Does that all translate to winning baseball? I don't know. I am concerned about whose voices will fill the void for the Sox if the manager plays it low-key all season. I cringe at the thought that Jake Peavy will be the team's spokesman, but I fear that's already happening. It would be nice to see Paul Konerko and A.J. Pierzynski step up a bit more and seek the spotlight.
The Sox have not had a good spring thus far. It has been marked by terrible starting pitching - at least until Peavy threw half a no-hitter. I'm glad Peavy did better than his earlier outings, but his general lack of velocity and lack of concern about that bother me almost as much as John Danks' wildness, which harkens back to his first-half 2011 troubles.
What I do like is Adam Dunn's Spring of Redemption, which hopefully will be extended into summer. Dunn has been hitting, and when he hasn't been hitting, he's been walking, and if Konerko is up next, either one will do. Dunn's only problem right now is nagging day-to-day injuries.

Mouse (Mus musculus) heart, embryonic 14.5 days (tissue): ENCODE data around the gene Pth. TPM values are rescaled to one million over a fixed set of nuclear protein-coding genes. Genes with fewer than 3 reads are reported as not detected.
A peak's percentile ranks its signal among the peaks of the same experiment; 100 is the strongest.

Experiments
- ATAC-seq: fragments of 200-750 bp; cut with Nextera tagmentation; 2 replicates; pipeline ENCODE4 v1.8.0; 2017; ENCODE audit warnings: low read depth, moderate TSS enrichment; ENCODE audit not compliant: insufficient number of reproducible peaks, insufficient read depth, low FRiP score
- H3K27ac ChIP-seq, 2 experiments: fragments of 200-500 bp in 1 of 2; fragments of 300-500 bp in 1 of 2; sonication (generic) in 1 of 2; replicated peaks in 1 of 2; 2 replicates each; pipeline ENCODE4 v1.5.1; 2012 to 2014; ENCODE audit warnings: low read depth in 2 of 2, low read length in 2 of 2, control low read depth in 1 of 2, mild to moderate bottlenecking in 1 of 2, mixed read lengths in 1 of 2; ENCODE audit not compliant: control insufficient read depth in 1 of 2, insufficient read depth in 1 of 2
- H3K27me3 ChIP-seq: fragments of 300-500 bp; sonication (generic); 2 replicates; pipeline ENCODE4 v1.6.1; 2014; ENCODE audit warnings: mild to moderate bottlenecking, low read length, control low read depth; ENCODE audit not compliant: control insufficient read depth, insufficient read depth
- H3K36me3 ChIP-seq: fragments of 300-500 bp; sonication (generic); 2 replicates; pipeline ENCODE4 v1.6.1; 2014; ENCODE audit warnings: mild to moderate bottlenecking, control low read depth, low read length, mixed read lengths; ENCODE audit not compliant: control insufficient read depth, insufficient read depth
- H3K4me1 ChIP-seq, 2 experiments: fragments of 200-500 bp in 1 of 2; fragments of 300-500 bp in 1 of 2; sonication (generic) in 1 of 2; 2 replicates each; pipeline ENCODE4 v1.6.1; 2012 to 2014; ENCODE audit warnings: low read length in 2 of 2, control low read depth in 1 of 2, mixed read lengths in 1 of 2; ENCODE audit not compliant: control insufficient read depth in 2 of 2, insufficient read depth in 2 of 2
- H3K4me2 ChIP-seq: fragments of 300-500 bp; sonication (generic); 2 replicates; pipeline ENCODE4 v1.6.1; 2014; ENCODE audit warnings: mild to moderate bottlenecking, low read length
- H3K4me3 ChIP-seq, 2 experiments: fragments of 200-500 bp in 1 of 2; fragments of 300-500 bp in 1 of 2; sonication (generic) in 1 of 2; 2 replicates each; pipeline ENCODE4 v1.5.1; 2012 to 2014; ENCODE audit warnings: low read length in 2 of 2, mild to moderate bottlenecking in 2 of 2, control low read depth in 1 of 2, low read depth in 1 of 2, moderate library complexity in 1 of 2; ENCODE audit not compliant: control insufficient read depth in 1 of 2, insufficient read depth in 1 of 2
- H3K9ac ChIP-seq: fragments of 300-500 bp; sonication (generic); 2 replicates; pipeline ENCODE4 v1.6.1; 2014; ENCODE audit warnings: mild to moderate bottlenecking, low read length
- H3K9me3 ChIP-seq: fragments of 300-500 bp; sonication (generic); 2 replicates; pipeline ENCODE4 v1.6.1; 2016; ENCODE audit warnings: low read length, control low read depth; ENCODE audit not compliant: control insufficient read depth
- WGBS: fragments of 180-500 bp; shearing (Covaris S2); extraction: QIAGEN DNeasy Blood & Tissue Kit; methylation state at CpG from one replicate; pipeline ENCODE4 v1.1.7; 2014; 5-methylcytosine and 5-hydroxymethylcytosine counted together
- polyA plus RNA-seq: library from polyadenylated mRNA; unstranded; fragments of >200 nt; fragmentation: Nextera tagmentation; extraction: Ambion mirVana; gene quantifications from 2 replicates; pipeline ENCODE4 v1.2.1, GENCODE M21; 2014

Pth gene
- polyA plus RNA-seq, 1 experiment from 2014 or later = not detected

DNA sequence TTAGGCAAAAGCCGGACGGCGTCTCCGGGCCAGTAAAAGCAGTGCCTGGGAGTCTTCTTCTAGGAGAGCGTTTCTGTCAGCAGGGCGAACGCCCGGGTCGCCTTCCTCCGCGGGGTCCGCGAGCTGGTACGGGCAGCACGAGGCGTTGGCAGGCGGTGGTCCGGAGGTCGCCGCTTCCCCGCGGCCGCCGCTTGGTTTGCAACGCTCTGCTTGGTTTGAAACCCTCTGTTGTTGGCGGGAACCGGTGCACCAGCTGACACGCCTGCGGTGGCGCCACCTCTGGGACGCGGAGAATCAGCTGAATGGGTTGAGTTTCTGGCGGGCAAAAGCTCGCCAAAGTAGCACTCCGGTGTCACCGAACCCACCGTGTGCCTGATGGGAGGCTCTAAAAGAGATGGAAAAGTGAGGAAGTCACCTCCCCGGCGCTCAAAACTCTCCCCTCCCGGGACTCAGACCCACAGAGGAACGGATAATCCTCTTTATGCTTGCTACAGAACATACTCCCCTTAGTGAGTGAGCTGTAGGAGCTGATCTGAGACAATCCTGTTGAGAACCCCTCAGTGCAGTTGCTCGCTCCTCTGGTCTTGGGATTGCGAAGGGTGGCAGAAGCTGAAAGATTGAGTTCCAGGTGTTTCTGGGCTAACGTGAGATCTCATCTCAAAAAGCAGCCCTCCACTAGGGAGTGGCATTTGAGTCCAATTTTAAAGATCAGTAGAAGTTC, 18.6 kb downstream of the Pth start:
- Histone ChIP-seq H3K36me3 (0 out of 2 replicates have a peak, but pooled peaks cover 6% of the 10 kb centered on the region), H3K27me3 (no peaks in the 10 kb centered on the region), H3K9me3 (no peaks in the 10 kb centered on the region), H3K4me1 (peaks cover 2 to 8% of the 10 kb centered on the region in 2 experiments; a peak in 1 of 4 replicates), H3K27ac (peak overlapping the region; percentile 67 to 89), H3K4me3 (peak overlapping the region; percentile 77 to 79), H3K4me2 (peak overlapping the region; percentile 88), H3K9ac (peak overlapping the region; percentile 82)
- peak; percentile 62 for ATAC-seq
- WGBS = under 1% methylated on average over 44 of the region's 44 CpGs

The thing about the Sox is that even though we were all underwhelmed by the choice of Ventura as manager, and have all calibrated our expectations for 2012 to disappointment and boredom, given last year's results, when you start comparing likely Opening Day rosters, the Sox have more obvious talent from one position to the next than the Cubs do. The clearest exception is shortstop, but really just barely.
Can the low-talking Ventura turn the Sox into winners?
Even modest comebacks by Dunn and Alex Rios would make him look like a genius. The Sox are counting big on a more laid-back atmosphere and a more low-key manager being the key to helping players find their own energy and motivation.
I'm starting to think it's possible.